Chérie Newman

Producer and On-Air Host

Chérie Newman is an arts and humanities producer and on-air host for Montana Public Radio, and a freelance writer. Her weekly literary program, The Write Question, is broadcast on several public radio stations, and available online at PRX.org and MTPR.org.

Her articles, essays, and book reviews have been published in Montana Magazine, High Country News, the University of Montana Alumni Newsletter, Whitefish Review, the Billings Gazette, the Missoulian, Montana Senior News, Outside Bozeman Magazine, and on numerous websites.

Ways To Connect

Jasperdo

"English/Lang Arts 1: Story As Primer"
by Sabrina Holland (Helena)                                                                  

VERB

Mine.

Pray.

Return.

ADVERB

Thoroughly.

Kathleen Franklin

"Hoka hey"
by Michael Riley (Cody, WY)

Dave Smith

"At Jackson Creek"
by Eric Heidle (Great Falls)

Cherie Newman

When Aaron Parrett set out to make a list of the literature created in and about Butte, Montana, he discovered something surprising: Contrary to popular belief, Mary McLane was not the first novelist to come out of Butte. The first novel he discovered was published in 1880s by Josephine White Bates.

The great Montana author Ivan Doig passed away today at 75. Here's an archived interview with Ivan Doig from "The Write Question".

William Marcus

Hop aboard the Pea Green Boat as it sets sail for merry old England. You'll meet Maid Marian, Robin Hood, Little John, Will Scarlet, and the evil Sheriff of Nottingham. You'll hear "Blind Archie" hit the bull's-eye during an archery tournament and cheer for Robin Hood as he rescues Maid Marion from the Sheriff's castle. And while you listen, we invite you to draw the pictures you see in your imagination.

CONGRATULATIONS TO THE WINNERS of our 50th Anniversary Short Fiction Contest:

First Place:  Eric Heidle, Great Falls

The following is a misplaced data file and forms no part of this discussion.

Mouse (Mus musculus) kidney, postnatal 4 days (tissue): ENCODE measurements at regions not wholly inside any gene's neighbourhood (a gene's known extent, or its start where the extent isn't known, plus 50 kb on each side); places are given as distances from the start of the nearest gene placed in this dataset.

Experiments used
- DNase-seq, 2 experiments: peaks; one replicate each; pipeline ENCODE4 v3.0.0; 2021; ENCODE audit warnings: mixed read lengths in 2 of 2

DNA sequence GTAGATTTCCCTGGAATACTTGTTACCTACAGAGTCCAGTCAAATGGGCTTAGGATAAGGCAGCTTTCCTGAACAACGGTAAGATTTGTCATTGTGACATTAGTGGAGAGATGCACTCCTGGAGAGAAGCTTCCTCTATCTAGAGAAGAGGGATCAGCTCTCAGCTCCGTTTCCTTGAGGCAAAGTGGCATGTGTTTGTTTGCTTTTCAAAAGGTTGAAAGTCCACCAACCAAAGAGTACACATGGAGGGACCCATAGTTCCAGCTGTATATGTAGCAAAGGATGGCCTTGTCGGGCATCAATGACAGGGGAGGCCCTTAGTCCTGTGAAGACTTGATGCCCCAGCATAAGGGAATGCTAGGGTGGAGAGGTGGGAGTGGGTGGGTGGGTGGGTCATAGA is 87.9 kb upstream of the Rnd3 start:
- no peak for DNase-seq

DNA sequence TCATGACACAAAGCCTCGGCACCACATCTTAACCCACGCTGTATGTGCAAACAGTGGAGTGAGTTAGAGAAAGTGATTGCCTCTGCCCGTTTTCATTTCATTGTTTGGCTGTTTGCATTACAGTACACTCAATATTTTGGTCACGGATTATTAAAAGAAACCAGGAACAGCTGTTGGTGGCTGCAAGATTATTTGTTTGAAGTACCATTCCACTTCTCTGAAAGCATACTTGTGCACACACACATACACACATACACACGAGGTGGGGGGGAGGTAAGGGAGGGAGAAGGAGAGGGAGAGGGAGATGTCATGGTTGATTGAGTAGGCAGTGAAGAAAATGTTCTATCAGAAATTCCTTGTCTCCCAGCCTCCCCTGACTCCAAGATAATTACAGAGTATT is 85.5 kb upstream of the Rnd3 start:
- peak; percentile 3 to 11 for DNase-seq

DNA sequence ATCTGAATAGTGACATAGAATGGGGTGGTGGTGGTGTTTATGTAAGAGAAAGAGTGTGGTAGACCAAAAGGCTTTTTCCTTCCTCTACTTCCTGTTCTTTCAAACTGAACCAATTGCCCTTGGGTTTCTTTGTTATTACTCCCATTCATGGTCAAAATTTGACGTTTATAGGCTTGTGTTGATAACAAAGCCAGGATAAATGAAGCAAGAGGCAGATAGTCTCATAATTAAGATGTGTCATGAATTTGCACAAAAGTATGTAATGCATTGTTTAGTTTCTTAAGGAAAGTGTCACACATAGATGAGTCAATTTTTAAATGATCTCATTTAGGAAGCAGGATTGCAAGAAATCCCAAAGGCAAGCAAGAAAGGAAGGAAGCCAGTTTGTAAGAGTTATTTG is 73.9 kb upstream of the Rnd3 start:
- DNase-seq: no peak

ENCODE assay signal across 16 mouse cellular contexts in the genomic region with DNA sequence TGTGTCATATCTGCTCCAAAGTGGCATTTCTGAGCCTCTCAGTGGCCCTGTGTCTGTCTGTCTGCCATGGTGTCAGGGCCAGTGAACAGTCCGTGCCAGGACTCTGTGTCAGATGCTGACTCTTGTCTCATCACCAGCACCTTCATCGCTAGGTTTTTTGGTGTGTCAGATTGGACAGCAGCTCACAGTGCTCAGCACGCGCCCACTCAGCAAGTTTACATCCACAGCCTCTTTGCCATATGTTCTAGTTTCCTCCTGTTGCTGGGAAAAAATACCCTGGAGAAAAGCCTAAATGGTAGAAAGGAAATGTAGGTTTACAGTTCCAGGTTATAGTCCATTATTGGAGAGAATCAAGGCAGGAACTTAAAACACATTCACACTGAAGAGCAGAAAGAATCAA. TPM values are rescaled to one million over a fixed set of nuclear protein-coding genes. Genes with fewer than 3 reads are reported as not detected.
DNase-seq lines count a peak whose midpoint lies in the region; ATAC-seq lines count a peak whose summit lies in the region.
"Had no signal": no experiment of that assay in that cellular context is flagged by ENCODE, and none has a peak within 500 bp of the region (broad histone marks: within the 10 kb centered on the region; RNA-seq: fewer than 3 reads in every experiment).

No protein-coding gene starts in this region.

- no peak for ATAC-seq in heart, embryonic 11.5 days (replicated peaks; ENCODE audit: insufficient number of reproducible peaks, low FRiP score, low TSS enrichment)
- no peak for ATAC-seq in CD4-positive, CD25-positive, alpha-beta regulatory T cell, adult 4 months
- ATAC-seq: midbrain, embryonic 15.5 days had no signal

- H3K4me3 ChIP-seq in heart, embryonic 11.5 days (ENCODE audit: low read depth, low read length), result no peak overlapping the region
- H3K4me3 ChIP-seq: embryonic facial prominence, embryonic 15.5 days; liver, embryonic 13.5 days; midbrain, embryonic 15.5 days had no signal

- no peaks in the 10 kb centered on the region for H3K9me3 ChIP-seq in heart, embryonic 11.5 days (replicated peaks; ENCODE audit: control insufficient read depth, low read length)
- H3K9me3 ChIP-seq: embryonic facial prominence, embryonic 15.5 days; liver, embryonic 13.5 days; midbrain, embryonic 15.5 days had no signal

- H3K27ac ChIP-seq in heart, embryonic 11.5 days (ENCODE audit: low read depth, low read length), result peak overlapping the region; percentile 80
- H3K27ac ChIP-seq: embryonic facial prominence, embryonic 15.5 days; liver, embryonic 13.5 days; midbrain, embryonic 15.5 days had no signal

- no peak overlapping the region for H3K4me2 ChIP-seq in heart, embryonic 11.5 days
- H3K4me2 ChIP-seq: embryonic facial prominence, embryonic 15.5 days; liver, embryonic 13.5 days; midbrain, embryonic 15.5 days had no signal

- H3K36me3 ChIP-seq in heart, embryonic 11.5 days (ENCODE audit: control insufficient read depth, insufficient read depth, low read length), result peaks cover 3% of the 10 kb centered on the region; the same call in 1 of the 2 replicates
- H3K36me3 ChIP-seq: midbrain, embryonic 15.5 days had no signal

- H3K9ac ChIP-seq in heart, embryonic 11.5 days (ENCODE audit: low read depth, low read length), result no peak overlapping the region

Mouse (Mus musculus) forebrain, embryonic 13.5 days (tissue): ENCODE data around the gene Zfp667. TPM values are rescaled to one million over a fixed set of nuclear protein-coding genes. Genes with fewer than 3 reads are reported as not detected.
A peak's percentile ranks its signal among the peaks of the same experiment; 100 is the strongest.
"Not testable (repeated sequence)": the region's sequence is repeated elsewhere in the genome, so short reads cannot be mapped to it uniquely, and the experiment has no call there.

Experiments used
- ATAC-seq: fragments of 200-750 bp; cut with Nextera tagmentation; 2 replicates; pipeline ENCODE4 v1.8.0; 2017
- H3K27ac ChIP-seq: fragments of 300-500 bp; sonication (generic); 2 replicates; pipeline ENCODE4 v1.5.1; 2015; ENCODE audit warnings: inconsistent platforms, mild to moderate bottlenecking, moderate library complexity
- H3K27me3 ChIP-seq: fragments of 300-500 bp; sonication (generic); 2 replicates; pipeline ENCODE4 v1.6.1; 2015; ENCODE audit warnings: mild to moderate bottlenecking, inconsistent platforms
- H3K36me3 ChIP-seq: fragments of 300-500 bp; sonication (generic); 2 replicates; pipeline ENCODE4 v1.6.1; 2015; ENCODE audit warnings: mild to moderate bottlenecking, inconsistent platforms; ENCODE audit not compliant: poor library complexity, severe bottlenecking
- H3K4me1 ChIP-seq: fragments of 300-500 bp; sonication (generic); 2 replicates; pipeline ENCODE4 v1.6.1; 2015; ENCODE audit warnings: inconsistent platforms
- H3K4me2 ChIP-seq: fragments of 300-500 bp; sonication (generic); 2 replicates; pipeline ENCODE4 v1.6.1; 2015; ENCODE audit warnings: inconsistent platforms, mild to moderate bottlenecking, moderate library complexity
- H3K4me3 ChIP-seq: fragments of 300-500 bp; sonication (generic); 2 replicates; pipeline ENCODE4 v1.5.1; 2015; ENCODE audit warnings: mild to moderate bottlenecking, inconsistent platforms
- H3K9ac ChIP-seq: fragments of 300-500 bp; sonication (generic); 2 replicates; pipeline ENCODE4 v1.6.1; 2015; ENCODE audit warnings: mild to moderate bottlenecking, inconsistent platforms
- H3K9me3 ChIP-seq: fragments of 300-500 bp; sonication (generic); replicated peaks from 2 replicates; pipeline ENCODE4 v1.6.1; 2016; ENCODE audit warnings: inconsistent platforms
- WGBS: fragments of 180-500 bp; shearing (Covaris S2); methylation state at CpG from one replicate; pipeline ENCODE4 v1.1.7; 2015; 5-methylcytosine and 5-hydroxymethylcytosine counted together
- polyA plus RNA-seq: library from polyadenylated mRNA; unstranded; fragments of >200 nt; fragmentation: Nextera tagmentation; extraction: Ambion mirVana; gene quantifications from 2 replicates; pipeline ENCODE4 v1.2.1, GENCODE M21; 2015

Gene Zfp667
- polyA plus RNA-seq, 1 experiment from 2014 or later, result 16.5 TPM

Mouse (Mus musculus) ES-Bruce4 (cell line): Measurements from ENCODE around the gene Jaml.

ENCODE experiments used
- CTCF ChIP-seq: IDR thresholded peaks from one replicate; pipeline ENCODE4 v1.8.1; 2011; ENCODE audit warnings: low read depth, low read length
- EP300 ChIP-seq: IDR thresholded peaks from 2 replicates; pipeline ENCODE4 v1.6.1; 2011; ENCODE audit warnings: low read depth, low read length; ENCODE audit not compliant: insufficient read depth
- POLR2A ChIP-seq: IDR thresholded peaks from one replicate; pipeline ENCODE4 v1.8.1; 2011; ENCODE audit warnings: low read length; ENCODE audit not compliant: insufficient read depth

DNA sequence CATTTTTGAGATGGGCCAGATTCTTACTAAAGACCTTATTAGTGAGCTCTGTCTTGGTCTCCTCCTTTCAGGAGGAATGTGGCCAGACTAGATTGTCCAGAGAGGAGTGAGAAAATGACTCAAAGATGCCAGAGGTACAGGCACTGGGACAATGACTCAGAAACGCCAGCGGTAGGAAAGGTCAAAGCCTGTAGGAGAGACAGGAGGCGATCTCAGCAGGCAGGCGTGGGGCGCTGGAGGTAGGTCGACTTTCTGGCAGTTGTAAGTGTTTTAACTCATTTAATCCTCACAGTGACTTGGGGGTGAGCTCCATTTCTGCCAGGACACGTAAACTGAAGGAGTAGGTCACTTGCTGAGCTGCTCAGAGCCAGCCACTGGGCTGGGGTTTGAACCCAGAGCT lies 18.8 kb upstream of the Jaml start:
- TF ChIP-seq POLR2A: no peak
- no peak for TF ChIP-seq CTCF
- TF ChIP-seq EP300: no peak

Second Place:  Michael Riley, Cody, Wyoming
Third Place:  Sabrina Holland, Helena

Helena, Montana, author Brian D'Ambrosio talks about his book Warrior in the Ring: The life of Marvin Camel, Native American world champion boxer.

About the book:

In the Golden Age of boxing, Marvin Camel, from the Flathead Indian Reservation in Montana, defied all obstacles of race, poverty, and geographical isolation to become the first Native American to win a world boxing title.

Monika, Bartek and Mania's English teacher in Warsaw

Last week Annie received this email message from a teacher in Poland:

Dear MTPR, especially the Pea Green Boat Crew!

Warm hello from Warsaw, Poland! Just wanted to let you know that my 11 year-old-students (Mania and Bartek) and I enjoyed A LOT listening to the Velveteen Rabbit!

Los Angeles Times and NPR film critic Kenneth Turan talks about and reads from his book Not To Be Missed: Fifty-Four Favorites from a Lifetime of Film.

Lentil Underground

Mar 18, 2015

Forty years ago, corporate agribusiness launched a campaign to push small grain farmers to modernize or perish, or as Nixon Administration Secretary of Agriculture Earl Butz put it, to “get big or get out. But twenty-seven year-old David Oien decided to take a stand. When he dropped out of grad school to return to his family’s 280 acre farm, Oien became the first in his conservative Montana county to seed his fields with a radically different crop: organic lentils.  

Alexander Steinhof

For our 50th Anniversary Short Fiction Contest, we asked you to send a 700-word, or less, story in which Montana Public Radio is mentioned in some way. We'll be accepting entries until March 15, 2015. Winners will be announced in April. This story is by Ethan Zimmerman.

Malcolm Brooks talks about researching and writing his debut novel, Painted Horses.

About the book:

Catherine Lemay is a young archeologist on her way to Montana, with a huge task before her—a canyon “as deep as the devil’s own appetites.”

Kevin Trotman

For our 50th Anniversary Short Fiction Contest, we asked you to send a 700-word, or less, story in which Montana Public Radio is mentioned in some way. We'll be accepting entries until March 15, 2015. Winners will be announced in April. This story is by Geoff Badenach.

For our 50th Anniversary Short Fiction Contest, we asked you to send a 700-word, or less, story in which Montana Public Radio is mentioned in some way. We'll be accepting entries until March 15, 2015. Winners will be announced in April. This story is by Frances Abbey.

“What is the worst that can happen?” she asked herself. “Humiliation? Dad’s disownment ?  Those are possibilities but not in the same category as being beaten, or thrown in jail.”

Spokane author Sharma Shields talks about and reads from her novel The Sasquatch Hunter's Almanac.